Cancer currently accounts for 19% of deaths in Latin America. The number of deaths is expected to double by 2035 (106% increase), partly due to inequalities in access to cancer care and treatment – demonstrating the urgency of this growing issue for Latin American governments.

The “Cancer Control, Access and Inequality in Latin America” report developed by The Economist Intelligence Unit and sponsored by Roche describes the current cancer situation in 12 countries in Central and South America and shows how each is battling the growing disease burden.
The report is based on the Latin America Cancer Control Scorecard (LACCS), which assesses policies and programs designed to reduce inequality in cancer-care access in 12 Latin American countries.
Key takeaways include:

• Older cancer treatments are largely available in the 12 assessed countries, but new or novel treatments are rarely in country formularies. For example, no novel lung therapies are provided by the countries included in the study.
• 4.6% of GDP is the average government spending on health in the countries examined in the study (OECD average: 7.7%). Budgets, personnel, equipment, and other resources for cancer control will have to be bolstered to meet current and future needs.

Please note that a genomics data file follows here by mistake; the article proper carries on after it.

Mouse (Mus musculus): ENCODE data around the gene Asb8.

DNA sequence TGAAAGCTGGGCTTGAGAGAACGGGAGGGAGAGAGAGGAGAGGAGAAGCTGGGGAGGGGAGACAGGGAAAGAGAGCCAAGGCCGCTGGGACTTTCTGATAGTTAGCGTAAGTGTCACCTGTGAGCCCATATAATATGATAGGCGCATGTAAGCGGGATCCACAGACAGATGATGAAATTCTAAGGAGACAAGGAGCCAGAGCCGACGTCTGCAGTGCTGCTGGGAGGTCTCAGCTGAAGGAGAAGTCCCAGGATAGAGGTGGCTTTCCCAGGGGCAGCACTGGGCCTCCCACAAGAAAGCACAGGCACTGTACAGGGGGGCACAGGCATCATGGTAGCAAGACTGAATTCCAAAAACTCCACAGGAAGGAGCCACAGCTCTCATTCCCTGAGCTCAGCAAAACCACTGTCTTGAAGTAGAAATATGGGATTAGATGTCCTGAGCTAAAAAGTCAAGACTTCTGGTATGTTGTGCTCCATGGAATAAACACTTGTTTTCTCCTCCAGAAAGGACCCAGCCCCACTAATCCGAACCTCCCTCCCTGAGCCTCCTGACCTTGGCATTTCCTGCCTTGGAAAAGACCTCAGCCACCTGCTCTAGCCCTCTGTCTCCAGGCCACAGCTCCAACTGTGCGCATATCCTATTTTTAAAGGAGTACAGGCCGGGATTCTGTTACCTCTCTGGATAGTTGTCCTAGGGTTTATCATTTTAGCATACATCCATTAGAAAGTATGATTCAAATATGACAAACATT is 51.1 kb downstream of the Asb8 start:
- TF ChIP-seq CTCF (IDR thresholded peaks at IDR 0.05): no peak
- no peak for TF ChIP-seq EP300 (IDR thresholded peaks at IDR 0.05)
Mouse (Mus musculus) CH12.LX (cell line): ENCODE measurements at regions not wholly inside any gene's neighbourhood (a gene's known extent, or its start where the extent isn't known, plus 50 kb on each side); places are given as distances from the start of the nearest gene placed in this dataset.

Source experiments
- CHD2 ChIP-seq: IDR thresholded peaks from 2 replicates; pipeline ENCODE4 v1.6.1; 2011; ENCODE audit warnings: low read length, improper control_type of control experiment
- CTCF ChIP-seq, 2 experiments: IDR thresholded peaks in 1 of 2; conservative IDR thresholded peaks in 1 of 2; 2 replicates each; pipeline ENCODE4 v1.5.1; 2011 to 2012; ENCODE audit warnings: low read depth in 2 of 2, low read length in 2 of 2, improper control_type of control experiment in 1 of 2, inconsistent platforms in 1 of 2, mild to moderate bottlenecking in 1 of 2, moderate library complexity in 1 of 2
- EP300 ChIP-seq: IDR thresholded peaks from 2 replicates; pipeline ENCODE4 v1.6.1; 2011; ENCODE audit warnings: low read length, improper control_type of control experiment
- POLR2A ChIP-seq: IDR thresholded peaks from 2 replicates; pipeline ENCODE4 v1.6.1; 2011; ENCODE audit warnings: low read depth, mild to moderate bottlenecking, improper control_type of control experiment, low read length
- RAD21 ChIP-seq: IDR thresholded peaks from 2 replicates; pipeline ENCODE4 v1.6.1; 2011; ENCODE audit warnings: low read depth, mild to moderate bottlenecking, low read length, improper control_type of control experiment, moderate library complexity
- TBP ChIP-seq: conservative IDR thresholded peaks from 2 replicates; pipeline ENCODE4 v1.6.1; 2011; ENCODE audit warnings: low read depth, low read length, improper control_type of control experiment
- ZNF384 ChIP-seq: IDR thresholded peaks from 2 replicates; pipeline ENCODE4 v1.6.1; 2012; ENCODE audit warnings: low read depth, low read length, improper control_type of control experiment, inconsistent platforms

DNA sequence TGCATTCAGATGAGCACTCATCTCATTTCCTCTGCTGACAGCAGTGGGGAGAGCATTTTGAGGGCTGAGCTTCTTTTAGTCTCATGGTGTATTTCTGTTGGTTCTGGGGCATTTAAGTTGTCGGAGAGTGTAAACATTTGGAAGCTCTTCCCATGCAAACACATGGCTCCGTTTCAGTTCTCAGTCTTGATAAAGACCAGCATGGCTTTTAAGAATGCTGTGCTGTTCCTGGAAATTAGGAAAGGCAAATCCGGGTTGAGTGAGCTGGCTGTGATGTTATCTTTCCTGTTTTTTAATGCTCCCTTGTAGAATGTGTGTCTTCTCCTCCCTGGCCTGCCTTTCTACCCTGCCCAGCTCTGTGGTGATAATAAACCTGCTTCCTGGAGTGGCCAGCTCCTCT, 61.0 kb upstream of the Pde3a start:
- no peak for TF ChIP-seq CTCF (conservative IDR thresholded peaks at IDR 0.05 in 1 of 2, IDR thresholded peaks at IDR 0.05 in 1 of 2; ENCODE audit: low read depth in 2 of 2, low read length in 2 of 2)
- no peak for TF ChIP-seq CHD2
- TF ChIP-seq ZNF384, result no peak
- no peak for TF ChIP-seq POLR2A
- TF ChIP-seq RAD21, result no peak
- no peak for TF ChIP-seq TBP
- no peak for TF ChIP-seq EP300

• Inequalities in access to cancer care are a major problem. Access is worse for those unable to afford private insurance or to obtain social security-based insurance through their employment.
• Cancer control in rural areas remains a concern. Specialist human resources and equipment are concentrated in urban areas, making diagnosis less likely and adding travel expenses to already significant treatment costs.
Policymakers will need to tackle these inequalities to ensure continued progress in cancer control.
Find the full report and infographic at the link below:

By Luciano Zylberberg (ROCHE)

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